My experience confirms this significant individual variation. I took a number of simultaneous measurements using the HeartGuide on one wrist and a brachial BP cuff on the contralateral arm. I did this over multiple days under differing circumstances and with the devices on different arms.
I found that the HeartGuide systolic blood pressure was on average 10 mm Hg lower than the brachial BP when my blood pressure was high (>140 mm Hg). When my systolic BP was between 120 and 130 mm Hg the HeartGuide was 5 mm Hg lower than the brachial and when my blood pressure was less than 120 mm Hg the Heart Guide and brachial BPs were identical.
I made similar measurements on other volunteers and found some had consistently identical wrist and brachial SBP whereas others had consistently higher blood pressures by wrist compared to brachial techniques.
Because of this individual variation I highly recommend users calibrate the OHG (or any wrist-based BP cuff) versus a standard BP cuff over a series of days with multiple measurements to see how the two measurements compare. If you find a consistent over or underestimate then the device can be used with this known adjustment.
Comfort, Form, Fit
The OHG is big. and it is bulky. The fastening strap is made of thick rubber and underneath that is the inflatable microcuff which works like the larger cuffs designed for brachial/upper arm measurement.
I was always aware of something on my wrist when I was wearing it. The OHG cannot be accessed if you are wearing a coat or any garment with thickish sleeves. Getting most upper garments on and off while wearing the OHG is a chore.
In the picture below you get a feel for how the OHG interacts with long sleeve garments. My shirt sleeve would not slip over it. When I was wearing a coat or sweatshirt I could not access or view the OHG as its large size prevented pulling back the sleeve.
Some Other Things the OHG Does
The OHG measures steps and it tells time. Omron also indicates it can be used to measure sleep quality. Frankly, I did not test this feature because I felt I would not be able to sleep comfortably with the device on my wrist.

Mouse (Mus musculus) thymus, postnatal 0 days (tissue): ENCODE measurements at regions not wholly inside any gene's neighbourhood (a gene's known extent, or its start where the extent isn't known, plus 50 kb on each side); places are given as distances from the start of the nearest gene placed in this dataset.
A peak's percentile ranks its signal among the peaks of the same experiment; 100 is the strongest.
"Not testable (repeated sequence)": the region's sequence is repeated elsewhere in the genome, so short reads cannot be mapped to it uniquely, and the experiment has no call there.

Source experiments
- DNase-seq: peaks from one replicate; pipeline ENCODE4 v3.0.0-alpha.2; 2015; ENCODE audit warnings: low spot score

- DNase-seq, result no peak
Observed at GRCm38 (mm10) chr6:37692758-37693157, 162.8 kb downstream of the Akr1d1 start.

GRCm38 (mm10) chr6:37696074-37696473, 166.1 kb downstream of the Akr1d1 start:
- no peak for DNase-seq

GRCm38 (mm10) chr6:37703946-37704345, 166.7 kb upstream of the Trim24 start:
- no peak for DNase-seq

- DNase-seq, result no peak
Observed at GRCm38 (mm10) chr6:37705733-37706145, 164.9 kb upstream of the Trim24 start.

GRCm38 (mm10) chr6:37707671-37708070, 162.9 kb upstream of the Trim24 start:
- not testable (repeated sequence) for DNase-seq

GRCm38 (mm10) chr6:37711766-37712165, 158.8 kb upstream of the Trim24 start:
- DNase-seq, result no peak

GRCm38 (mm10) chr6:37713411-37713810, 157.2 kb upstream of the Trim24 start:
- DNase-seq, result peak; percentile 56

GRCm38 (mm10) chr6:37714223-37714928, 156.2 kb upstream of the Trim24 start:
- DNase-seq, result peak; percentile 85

The OHG pairs via Bluetooth with the Omron smartphone app “Heart Advisor.” The app displays imported BP, pulse, activity and sleep data in various graphic formats.
Data can be exported from the Heart Advisor app by email in either an Excel or PDF file. This feature would allow the user to conveniently send recorded BPs to their physician.
The OHG sends an alert when you receive a text message or phone call but you can’t see the text message or answer the call.
Overall Pros and Cons
I am still a fan of the OHG despite the limitations I have indicated above.
I don’t see most people using the OHG as their every day smartwatch The inconvenience and discomfort factors for most will outweigh the benefits.
However, I do see a very beneficial role in wearing the OHG periodically for targeted purposes. For example, it could be worn to work once per week to determine how one’s blood pressure is reacting to stressful situations or to the gym to assess one’s blood pressure before and after a workout. At least one study suggests that BP obtained at work is superior to 24 hour or sleep BP in predicting end-organ damage (manifested by echocardiographic left ventricular hypertrophy) from hypertension
If Omron can develop a method for the device to automatically trigger during sleep and provide accurate nocturnal BP measurements this would be a huge advance in the management of hypertension.
N.B.Technical Specifications for the OHG
Model: BP8000-M Display: Transflective memory-in-pixel LCD Memory: Blood pressure measurement up to 100 times, Activity measurement up to 7 days, Sleep measurement up to 7 times, Event up to 100 items Transmission method: Bluetooth® low energy technology Power source: 1 Lithium ion polymer rechargeable battery, AC adapter Battery lifespan: Will last for approximately 500 cycles, 8 times/day measurements in normal temperatures of 77 °F (25 °C) when new battery fully charged Battery life: A typical user can expect to charge HeartGuide approximately 2-3 times per week, depending upon the frequency of use of HeartGuide’s features Weight: Approximately 4.1 oz (115 g) Dimensions: Diameter approximately 1.89” (48 mm), Case thickness approximately 0.55” (14 mm), Band width approximately 1.18” (30 mm) Measurable wrist circumference: Medium – 6.3” to 7.5” (160 to 190 mm), Large – 7.1” to 8.5” (180 to 215 mm)
I still advise avoiding combination OTC cold meds and utilizing specific medications for specific symptoms.
The original post covers most of the usual suspects in this mostly useless arena. I updated it in 2016 with comments on a few additional OTC components: Alka-Seltzer, phenylephrine, and doxylamine which I have included below.
Alka-Seltzer Plops Into The OTC Cold Market
I had always viewed Alka-Seltzer as an effervescent tablet which was a treatment for acid reflux, a.k.a. upset stomach, but the brand (now owned by Bayer) has moved aggressively into the bewildering morass of over the counter OTC cold meds. Indeed, when Alka-Seltzer began in 1931 it was a combination of aspirin and sodium bicarbonate (baking soda) marketed for upset stomachs. Popular commercials from the 1960s featured the catchy jingle (still stuck in my head) “Plop, Plop, Fizz, Fizz. Oh What a Relief It Is” often sung by Speedy, an odd anthropomorphic creature with an Alka-Seltzer thorax and cap.